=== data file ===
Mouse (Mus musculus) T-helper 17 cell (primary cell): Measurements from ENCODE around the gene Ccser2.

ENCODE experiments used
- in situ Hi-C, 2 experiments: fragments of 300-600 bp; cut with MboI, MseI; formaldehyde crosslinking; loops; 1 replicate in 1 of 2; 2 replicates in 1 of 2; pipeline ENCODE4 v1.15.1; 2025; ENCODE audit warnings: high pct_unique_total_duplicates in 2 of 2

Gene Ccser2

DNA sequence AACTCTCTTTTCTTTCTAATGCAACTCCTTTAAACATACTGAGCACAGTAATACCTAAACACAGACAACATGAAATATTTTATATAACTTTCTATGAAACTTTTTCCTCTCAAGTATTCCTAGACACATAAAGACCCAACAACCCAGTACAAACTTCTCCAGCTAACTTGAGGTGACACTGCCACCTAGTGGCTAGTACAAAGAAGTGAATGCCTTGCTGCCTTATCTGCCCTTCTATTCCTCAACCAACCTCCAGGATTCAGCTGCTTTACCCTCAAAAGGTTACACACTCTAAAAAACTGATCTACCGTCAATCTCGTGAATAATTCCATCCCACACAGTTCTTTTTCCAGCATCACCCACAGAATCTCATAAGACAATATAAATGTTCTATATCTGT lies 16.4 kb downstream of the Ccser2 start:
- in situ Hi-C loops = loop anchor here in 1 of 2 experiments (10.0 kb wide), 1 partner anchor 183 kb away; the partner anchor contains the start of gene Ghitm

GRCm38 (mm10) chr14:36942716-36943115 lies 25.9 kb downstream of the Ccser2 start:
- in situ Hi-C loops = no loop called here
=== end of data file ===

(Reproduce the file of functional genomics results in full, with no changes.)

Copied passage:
Mouse (Mus musculus) T-helper 17 cell (primary cell): Measurements from ENCODE around the gene Ccser2.

ENCODE experiments used
- in situ Hi-C, 2 experiments: fragments of 300-600 bp; cut with MboI, MseI; formaldehyde crosslinking; loops; 1 replicate in 1 of 2; 2 replicates in 1 of 2; pipeline ENCODE4 v1.15.1; 2025; ENCODE audit warnings: high pct_unique_total_duplicates in 2 of 2

Gene Ccser2

DNA sequence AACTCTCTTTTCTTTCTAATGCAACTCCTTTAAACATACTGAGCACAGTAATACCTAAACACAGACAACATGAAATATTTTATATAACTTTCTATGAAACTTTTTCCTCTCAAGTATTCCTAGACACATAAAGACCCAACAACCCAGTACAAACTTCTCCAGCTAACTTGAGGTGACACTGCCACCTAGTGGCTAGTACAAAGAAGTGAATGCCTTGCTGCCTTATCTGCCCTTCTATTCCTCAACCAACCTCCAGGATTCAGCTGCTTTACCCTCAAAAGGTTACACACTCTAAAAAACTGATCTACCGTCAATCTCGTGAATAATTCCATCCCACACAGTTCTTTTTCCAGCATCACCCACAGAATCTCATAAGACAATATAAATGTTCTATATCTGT lies 16.4 kb downstream of the Ccser2 start:
- in situ Hi-C loops = loop anchor here in 1 of 2 experiments (10.0 kb wide), 1 partner anchor 183 kb away; the partner anchor contains the start of gene Ghitm

GRCm38 (mm10) chr14:36942716-36943115 lies 25.9 kb downstream of the Ccser2 start:
- in situ Hi-C loops = no loop called here